1. M Frevel Aliment Pharmacol Ther 2000 Sep (9): 1151-1157.

2. M Candelli et al. Panminerva Med 2000 Mar 42(1): 55-59.

3. LA Thomas et al. Gastroenterology 2000 Sep 119(3): 806-815.

4. R Tritapepe et al. Panminerva Med 1999 Sep 41(3): 243-246.

5. The Merck Manual, 7th edition, by M. H. Beers et al., Whitehouse       Station, N.J., 1999. Chapters 20,23, 26.

6. EJ Simchuk et al. Am J Surg 2000 May 179(5):352-355.

7. G Uomo et al. Ann Ital Chir 2000 Jan/Feb 71(1): 17-21.

8. PG Lankisch et al. Int J Pancreatol 1999 Dec 26(3): 131-136.

9. HB Cook et al. J Gastroenterol Hepatol 2000 Sep 15(9): 1032-1036.

10. W Dickey et al. Am J Gastroenterol 2000 March 95(3): 712-714.

11. M Hummel et al. Diabetologia 2000 Aug 43(8): 1005-1011.

12. DG Bowen et al. Dig Dis Sci 2000 Sep 45(9):1810-1813.

13. The Merck Manual, 7th edition, by M. H. Beers et al., Whitehouse  Station, N.J., 1999.Chapter 31, page 311.

14. O Punyabati et al. Indian J Gastroenterol 2000 Jul/Sep 19(3):122-125.

15. S Blomhoff et al. Dig Dis Sci 2000 Jun 45(6): 1160-1165.

16. M Camilleri et al. J Am Geriatr Soc 2000 Sep 48(9):1142-1150.

More references

17. MJ Smith et al. J R Coll Physicians Lond 2000 Sep/Oct 34(5): 448-451.

18. YA Saito et al. Am J Gastroenterol 2000 Oct 95(10): 2816-2824.

19. M Camilleri Am J Med 1999 Nov 107(5A): 27S-32S.

20. CM Prather et al. Gastroenterology 2000 Mar 118(3): 463-468.

21. MJ Farthing : Baillieres Best Pract Res Clin Gastroenterol 1999 Oct 13(3): 461-471.

22. D Heresbach et al. Eur Cytokine Netw 1999 Mar 10(1): 7-15.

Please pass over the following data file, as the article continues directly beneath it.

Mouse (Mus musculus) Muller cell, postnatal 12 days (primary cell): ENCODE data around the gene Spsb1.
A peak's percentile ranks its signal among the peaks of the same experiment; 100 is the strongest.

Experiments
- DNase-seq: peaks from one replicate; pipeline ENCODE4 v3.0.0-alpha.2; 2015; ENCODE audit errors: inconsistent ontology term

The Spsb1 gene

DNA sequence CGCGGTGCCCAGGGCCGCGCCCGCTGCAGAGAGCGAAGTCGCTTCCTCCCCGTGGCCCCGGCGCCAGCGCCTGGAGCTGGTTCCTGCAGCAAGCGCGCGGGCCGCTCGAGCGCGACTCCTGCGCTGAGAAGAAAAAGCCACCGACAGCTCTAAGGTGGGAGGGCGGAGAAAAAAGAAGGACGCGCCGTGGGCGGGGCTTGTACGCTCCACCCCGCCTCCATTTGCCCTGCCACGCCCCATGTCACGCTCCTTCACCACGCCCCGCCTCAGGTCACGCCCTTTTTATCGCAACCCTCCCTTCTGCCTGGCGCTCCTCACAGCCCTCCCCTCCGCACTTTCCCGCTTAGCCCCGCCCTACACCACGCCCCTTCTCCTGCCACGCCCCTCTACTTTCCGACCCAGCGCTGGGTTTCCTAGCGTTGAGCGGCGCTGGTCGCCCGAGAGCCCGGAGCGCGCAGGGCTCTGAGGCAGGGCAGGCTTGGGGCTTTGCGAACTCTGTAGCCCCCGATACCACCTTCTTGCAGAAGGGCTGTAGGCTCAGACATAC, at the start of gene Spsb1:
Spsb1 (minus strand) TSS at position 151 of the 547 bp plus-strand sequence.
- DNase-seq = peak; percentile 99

23. BE Sands et al. Gastroenterology 1999 Jul 117(1):58-64.

24. B Greenwood-Van Meerveld et al.Lab invest 2000 Aug 80(8):1269-1280.

25. GR Hill et al. Blood 2000 May 1;95(9): 2754-2759.

26. RB Stein et al. Drug Saf 2000 Nov 23(5):429-448.

27. JM Wagner et al. JAMA 1996 Nov 20;276 (19): 1589-1594.

28. James Chin, M.D. Control of Communicable Diseases Manual. 17th ed., American Public Health Association, 2000.

29. The Merck Manual, 7th edition, by M. H. Beers et al., Whitehouse Station, N.J., 1999. Chapter 157, page1181.

30. Textbook of Primary Care Medicine, 3rd ed., Copyright © 2001 Mosby, Inc., pages 976-983: “Chapter 107 – Acute Abdomen and Common Surgical Abdominal Problems”.

31. Marx: Rosen’s Emergency Medicine: Concepts and Clinical Practice, 5th ed., Copyright © 2002 Mosby, Inc. , p. 185:”Abdominal pain”.

32. Feldman: Sleisenger & Fordtran’s Gastrointestinal and Liver Disease, 7th ed., Copyright © 2002 Elsevier, p. 71: “Chapter 4 – Abdominal Pain, Including the Acute Abdomen”.

33. Ferri: Ferri’s Clinical Advisor: Instant Diagnosis and Treatment, 2004 ed., Copyright © 2004 Mosby, Inc.

Last modified: August 30, 2018

This outline is only a teaching aid to patients and should stimulate you to ask the right questions when seeing your doctor. However, the responsibility of treatment stays in the hands of your doctor and you.